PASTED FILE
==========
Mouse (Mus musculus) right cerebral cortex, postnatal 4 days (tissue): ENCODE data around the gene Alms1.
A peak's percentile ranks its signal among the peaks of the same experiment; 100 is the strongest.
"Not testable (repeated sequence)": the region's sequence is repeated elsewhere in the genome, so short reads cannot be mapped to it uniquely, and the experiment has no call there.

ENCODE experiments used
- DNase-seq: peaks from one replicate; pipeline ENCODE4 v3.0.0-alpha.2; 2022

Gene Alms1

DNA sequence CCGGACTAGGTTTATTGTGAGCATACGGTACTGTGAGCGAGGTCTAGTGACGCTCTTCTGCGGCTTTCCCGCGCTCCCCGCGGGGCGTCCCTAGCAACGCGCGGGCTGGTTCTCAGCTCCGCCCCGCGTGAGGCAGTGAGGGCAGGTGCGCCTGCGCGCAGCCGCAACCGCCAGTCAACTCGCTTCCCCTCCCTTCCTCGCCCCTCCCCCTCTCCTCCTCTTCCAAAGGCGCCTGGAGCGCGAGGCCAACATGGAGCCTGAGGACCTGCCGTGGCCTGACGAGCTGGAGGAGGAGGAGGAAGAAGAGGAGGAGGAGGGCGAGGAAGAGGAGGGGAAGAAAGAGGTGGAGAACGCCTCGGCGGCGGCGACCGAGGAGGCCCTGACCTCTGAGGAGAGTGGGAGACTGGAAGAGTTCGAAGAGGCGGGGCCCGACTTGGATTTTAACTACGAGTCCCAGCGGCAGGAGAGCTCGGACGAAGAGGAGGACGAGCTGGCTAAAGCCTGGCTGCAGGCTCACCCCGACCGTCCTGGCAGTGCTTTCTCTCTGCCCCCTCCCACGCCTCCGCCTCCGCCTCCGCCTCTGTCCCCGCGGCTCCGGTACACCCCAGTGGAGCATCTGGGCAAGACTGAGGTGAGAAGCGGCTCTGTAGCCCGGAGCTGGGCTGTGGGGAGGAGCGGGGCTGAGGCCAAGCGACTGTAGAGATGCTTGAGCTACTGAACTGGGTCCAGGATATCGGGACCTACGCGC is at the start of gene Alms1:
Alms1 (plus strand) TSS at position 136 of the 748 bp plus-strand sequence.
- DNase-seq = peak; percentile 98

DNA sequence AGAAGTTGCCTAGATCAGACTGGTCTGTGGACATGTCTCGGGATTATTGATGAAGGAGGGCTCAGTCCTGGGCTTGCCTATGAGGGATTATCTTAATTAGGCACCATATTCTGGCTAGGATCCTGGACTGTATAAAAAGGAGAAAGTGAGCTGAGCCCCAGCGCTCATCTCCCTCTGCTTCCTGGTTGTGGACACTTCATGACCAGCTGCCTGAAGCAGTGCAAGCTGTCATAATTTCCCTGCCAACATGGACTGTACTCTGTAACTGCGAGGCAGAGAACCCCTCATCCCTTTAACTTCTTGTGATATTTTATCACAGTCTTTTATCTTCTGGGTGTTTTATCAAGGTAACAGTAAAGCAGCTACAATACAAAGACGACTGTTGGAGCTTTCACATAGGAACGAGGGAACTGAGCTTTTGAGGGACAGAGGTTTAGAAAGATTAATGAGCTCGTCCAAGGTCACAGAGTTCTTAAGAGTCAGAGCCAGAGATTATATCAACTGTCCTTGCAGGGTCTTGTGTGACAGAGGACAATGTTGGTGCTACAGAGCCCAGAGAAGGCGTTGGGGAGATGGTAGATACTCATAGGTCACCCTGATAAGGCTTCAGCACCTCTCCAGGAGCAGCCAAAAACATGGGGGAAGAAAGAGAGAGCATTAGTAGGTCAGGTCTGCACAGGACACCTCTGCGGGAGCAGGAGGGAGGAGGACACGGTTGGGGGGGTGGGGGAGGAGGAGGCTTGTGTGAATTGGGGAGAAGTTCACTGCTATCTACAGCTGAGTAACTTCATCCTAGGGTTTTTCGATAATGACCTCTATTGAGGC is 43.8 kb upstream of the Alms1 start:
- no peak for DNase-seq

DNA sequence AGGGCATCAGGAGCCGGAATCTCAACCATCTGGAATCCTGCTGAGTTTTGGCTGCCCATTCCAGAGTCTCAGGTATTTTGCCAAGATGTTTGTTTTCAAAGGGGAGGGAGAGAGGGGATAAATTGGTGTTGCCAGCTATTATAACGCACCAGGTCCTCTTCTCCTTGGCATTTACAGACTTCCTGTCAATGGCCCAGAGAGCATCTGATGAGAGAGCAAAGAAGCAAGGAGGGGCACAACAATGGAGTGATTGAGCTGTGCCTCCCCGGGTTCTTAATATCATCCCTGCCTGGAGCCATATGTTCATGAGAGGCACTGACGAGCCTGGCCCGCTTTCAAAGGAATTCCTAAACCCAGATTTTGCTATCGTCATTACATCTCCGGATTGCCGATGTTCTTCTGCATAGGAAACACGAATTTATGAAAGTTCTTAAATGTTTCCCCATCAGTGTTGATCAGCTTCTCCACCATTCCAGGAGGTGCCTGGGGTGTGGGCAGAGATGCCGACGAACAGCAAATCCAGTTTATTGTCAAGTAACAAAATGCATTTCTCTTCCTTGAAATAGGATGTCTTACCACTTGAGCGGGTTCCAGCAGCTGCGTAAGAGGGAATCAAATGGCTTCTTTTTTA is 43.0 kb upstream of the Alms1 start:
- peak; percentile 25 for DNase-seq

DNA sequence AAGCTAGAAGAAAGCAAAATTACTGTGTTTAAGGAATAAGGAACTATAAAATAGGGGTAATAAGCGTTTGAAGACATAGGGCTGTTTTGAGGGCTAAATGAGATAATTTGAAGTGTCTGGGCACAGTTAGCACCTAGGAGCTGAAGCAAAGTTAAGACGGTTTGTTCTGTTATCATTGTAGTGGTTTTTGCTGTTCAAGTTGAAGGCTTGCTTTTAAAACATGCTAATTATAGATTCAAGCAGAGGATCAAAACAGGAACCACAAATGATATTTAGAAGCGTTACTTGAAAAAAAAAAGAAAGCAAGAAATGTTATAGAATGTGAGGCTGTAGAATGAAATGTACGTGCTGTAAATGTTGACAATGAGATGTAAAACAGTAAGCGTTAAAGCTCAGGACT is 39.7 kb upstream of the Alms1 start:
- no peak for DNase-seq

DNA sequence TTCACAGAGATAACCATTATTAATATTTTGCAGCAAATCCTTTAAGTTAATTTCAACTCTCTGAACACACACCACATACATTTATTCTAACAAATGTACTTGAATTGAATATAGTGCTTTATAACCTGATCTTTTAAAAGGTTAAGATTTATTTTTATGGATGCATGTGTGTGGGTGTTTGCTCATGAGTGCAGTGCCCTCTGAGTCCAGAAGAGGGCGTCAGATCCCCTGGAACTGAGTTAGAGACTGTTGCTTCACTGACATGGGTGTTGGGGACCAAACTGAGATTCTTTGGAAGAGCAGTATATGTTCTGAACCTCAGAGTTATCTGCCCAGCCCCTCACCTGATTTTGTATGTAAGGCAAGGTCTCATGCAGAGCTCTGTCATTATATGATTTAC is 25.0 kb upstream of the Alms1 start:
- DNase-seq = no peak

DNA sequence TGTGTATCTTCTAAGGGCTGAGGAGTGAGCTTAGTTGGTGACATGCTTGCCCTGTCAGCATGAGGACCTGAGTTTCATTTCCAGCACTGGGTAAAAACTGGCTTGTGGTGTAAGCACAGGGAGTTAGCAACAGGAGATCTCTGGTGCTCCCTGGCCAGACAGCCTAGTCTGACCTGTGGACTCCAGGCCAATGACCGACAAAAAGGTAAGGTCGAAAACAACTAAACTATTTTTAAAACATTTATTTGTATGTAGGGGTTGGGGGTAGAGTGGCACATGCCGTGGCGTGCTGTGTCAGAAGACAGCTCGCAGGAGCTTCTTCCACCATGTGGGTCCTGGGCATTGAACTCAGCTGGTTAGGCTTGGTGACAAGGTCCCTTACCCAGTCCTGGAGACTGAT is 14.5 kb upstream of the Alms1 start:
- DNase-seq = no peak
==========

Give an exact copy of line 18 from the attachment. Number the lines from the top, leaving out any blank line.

DNA sequence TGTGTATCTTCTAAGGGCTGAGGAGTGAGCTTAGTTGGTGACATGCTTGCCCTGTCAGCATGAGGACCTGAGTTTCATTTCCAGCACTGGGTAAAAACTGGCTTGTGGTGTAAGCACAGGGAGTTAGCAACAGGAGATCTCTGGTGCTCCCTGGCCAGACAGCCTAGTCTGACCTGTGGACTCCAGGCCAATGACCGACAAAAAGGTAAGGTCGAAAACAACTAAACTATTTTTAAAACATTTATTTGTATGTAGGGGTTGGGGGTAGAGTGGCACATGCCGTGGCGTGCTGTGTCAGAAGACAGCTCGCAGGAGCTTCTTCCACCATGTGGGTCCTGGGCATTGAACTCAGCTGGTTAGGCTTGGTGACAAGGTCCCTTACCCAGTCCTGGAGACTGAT is 14.5 kb upstream of the Alms1 start: